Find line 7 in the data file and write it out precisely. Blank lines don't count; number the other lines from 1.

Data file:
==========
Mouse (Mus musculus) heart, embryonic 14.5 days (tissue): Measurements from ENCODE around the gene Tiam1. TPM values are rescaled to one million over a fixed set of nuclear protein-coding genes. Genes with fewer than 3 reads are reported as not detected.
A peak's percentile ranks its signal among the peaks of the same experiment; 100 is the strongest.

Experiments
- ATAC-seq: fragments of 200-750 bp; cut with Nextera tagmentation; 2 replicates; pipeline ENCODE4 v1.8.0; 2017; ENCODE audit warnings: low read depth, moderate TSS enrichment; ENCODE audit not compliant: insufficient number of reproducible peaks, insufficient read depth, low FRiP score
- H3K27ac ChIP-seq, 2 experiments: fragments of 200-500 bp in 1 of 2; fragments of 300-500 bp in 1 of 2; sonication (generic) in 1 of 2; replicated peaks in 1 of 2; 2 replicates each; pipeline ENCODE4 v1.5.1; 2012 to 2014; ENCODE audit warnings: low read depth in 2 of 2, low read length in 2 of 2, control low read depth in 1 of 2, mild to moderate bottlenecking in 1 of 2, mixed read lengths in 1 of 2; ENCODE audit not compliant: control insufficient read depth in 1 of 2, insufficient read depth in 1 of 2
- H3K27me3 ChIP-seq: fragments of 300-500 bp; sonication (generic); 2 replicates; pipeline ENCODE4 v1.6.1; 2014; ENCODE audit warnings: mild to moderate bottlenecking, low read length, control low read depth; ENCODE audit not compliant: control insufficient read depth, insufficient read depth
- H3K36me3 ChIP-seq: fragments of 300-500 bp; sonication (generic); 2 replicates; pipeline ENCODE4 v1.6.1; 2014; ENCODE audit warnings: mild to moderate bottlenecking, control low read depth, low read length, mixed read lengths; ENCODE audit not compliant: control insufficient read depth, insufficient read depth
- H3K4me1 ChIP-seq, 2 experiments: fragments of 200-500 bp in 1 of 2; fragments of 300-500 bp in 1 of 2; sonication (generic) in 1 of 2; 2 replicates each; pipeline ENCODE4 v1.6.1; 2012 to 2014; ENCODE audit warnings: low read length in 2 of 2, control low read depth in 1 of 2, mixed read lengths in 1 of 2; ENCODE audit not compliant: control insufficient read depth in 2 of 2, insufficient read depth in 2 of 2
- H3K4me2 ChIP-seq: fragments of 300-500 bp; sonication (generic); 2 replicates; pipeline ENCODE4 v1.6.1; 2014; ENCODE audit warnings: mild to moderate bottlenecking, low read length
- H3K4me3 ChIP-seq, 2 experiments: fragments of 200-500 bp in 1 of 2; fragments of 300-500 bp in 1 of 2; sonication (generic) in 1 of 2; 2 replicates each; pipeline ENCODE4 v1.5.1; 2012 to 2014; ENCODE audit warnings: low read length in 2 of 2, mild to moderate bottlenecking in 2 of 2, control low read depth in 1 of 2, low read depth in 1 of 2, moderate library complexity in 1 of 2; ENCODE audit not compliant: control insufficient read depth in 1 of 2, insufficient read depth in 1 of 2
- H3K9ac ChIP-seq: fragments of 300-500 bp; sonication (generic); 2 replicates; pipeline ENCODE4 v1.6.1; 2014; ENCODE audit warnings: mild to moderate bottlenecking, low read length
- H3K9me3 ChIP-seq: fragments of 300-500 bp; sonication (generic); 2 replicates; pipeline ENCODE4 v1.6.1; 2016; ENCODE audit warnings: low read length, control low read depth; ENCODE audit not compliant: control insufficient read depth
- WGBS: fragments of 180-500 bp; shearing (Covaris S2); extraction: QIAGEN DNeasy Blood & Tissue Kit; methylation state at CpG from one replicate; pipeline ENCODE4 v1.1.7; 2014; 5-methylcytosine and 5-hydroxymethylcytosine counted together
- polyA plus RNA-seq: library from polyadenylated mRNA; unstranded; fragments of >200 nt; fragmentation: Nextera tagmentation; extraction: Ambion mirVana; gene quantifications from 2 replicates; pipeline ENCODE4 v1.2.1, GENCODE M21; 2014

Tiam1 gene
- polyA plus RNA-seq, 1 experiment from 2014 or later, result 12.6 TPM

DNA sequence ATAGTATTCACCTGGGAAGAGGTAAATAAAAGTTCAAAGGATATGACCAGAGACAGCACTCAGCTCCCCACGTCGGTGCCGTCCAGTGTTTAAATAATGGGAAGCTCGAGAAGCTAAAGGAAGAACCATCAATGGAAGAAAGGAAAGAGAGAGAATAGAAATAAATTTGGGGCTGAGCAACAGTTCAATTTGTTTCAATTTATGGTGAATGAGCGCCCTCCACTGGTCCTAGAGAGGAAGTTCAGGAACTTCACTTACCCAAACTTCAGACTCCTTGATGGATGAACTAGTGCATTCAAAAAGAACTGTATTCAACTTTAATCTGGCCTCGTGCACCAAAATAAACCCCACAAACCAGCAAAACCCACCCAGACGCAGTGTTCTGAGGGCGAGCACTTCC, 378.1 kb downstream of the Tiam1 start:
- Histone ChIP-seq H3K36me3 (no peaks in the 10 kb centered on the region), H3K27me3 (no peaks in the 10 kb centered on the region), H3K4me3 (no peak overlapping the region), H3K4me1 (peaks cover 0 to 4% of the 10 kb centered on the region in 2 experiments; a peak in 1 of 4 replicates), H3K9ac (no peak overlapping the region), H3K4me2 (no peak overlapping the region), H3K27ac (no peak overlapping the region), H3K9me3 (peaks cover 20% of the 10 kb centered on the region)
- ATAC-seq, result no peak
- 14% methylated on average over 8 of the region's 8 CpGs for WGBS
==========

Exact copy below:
- H3K36me3 ChIP-seq: fragments of 300-500 bp; sonication (generic); 2 replicates; pipeline ENCODE4 v1.6.1; 2014; ENCODE audit warnings: mild to moderate bottlenecking, control low read depth, low read length, mixed read lengths; ENCODE audit not compliant: control insufficient read depth, insufficient read depth